In December 2000, the Portuguese parliament approved a tax reform which will, among other provisions, lower the tax burden on employees, improve compliance and combat tax fraud and evasion. The social partners gave the reform a mixed response.
  • No general right to retain employer in transfers

    On 21 December 2000, the Norwegian Supreme Court ruled in two appeal cases concerning employee's right to retain employment with their original employer in the event of outsourcing or change in ownership. Both cases had previously been through previous court proceedings at lower levels before going on appeal to the Supreme Court in 1999. The Supreme Court concluded that there is no general right for employees to retain employment with an original employer in the case of a transfer of activity to another employer, although this general rule is not without exceptions.
  • Ethnic minority labour market participation still low despite more stringent legislation

    In late 2000, the Dutch Institute for Multicultural Development (Forum) highlighted the relatively low participation rate of people from ethnic minority groups in the labour market. The organisation has threatened to institute legal proceedings, in view of the fact that legislation tightened in 1998 appears to have failed to achieve its objectives.
  • Minimum wage increased by 3.1%

    Legislation increased Luxembourg's statutory minimum wage by 3.1% at the beginning of 2001. The rise reflected increases in average real pay in the economy over 1998 and 1999.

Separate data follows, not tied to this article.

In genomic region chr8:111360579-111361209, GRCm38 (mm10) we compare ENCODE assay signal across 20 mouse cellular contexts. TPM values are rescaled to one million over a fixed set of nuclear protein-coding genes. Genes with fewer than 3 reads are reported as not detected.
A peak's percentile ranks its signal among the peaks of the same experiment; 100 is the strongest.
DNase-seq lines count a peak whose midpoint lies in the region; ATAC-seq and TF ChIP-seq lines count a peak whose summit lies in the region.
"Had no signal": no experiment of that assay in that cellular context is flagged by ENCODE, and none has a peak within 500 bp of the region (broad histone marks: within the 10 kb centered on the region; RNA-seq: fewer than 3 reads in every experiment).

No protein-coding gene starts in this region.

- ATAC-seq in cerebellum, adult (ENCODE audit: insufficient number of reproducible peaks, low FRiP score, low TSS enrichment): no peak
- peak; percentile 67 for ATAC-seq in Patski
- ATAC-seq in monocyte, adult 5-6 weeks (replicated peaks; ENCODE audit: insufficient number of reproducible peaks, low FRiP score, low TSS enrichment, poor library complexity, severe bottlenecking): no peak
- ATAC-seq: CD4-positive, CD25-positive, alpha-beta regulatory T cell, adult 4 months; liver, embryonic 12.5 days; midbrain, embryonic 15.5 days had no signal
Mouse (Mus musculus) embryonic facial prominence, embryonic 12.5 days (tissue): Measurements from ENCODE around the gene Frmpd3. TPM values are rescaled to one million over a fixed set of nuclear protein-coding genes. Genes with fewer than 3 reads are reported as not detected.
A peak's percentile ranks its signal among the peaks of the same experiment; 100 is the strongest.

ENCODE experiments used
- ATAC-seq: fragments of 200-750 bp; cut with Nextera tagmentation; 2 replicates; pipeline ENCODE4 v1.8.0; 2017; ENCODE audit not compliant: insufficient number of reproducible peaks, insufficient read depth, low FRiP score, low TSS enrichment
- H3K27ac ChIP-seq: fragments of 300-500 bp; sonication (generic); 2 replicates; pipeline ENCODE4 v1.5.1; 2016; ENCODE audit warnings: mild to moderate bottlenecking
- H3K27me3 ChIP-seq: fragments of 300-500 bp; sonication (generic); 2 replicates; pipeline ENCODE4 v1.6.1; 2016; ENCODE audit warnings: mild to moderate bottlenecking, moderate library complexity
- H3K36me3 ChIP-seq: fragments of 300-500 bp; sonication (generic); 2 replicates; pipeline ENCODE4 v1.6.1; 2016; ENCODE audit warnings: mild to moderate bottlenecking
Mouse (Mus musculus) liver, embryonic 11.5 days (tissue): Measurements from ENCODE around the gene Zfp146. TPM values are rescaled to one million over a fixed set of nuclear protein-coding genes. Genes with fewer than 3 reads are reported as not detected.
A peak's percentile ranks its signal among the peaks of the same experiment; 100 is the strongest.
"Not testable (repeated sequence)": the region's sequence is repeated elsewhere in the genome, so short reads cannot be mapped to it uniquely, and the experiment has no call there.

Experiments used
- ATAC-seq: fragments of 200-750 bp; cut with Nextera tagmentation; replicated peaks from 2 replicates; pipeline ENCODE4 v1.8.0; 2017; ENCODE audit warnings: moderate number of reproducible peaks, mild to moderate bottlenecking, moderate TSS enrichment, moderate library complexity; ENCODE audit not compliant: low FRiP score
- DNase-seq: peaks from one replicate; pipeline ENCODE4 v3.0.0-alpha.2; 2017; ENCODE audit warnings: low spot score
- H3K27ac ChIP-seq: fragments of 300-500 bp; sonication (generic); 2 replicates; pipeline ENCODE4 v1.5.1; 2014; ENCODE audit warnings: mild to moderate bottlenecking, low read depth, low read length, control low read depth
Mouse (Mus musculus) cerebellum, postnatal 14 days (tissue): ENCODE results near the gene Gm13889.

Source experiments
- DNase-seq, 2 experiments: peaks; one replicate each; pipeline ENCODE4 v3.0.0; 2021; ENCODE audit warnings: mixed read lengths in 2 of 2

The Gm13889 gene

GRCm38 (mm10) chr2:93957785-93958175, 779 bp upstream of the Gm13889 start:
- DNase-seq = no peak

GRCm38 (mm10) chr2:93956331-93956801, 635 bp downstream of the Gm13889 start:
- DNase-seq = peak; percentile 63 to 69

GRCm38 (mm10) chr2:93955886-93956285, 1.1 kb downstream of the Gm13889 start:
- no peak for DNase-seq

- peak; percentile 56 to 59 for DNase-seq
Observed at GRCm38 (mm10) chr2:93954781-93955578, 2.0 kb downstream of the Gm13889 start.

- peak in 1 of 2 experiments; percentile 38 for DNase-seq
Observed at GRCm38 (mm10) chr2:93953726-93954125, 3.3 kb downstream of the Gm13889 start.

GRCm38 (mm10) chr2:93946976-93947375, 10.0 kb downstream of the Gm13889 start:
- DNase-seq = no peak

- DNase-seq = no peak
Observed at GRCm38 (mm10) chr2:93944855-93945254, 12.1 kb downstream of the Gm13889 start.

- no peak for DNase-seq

• Agreement signed on funding for schools sector pay

    In December 2000, the Italian government and teachers' trade unions signed an agreement on the funds to be allocated to pay increases and to the reform of the schools sector, thus ending a long-running dispute over the implementation of the sector's current national collective agreement. The resources allocated should allow a gross average pay increase for teachers of about ITL 300,000 per month from January 2001.
  • Agreement signed for atypical workers in market research

    In December 2000, the social partners in the Italian market research and opinion polls sector signed a first national collective agreement covering non-dependent "atypical" workers who perform freelance and similar work for companies in the sector. The deal is the first result of trade union efforts to lay down the principles which regulate individual employment relationships for such workers through collectively agreements. The regulation of this form of employment is currently under parliamentary discussion.
  • Home carers to be given right to 65 weeks' leave

    The publication of the Carers' Leave Bill in December 2000 – which provides carers with an entitlement to 65 weeks of leave, unpaid by the employer – is the second part of a package which also includes the Carers' Benefit scheme, which pays carers IEP 88.50 per week and was introduced in October 2000. The intention to introduce both the benefit (available to all carers, not just those in employment) and the relevant employment protection legislation was first announced in December 1999, as part of the government's budget for 2000. The scheme is relatively unusual for recent Irish labour legislation in that it does not originate in an EU Directive.